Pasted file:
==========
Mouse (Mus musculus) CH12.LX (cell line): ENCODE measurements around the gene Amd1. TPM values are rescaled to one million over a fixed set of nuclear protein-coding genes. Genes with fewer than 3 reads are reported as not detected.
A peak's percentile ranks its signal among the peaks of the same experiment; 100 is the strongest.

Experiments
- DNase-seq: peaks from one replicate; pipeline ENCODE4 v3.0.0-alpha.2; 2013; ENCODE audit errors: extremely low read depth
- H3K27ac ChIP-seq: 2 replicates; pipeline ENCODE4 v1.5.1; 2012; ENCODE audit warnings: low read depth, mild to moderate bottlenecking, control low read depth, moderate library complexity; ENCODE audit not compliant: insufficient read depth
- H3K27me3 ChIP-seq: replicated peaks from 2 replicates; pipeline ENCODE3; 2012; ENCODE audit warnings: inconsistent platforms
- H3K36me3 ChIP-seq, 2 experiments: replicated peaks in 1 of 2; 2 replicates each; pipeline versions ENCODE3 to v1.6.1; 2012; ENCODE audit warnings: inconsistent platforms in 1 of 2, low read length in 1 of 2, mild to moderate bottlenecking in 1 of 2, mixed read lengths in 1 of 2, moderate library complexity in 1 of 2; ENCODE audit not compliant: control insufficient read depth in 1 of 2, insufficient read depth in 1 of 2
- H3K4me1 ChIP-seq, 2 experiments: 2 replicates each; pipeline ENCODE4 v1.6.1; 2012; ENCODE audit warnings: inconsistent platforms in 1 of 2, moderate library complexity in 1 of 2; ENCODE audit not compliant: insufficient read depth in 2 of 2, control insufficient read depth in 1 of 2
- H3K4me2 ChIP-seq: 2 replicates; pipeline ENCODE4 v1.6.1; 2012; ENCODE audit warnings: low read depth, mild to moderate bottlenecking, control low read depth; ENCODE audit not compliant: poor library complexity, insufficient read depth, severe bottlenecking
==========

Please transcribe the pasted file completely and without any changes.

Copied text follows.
Mouse (Mus musculus) CH12.LX (cell line): ENCODE measurements around the gene Amd1. TPM values are rescaled to one million over a fixed set of nuclear protein-coding genes. Genes with fewer than 3 reads are reported as not detected.
A peak's percentile ranks its signal among the peaks of the same experiment; 100 is the strongest.

Experiments
- DNase-seq: peaks from one replicate; pipeline ENCODE4 v3.0.0-alpha.2; 2013; ENCODE audit errors: extremely low read depth
- H3K27ac ChIP-seq: 2 replicates; pipeline ENCODE4 v1.5.1; 2012; ENCODE audit warnings: low read depth, mild to moderate bottlenecking, control low read depth, moderate library complexity; ENCODE audit not compliant: insufficient read depth
- H3K27me3 ChIP-seq: replicated peaks from 2 replicates; pipeline ENCODE3; 2012; ENCODE audit warnings: inconsistent platforms
- H3K36me3 ChIP-seq, 2 experiments: replicated peaks in 1 of 2; 2 replicates each; pipeline versions ENCODE3 to v1.6.1; 2012; ENCODE audit warnings: inconsistent platforms in 1 of 2, low read length in 1 of 2, mild to moderate bottlenecking in 1 of 2, mixed read lengths in 1 of 2, moderate library complexity in 1 of 2; ENCODE audit not compliant: control insufficient read depth in 1 of 2, insufficient read depth in 1 of 2
- H3K4me1 ChIP-seq, 2 experiments: 2 replicates each; pipeline ENCODE4 v1.6.1; 2012; ENCODE audit warnings: inconsistent platforms in 1 of 2, moderate library complexity in 1 of 2; ENCODE audit not compliant: insufficient read depth in 2 of 2, control insufficient read depth in 1 of 2
- H3K4me2 ChIP-seq: 2 replicates; pipeline ENCODE4 v1.6.1; 2012; ENCODE audit warnings: low read depth, mild to moderate bottlenecking, control low read depth; ENCODE audit not compliant: poor library complexity, insufficient read depth, severe bottlenecking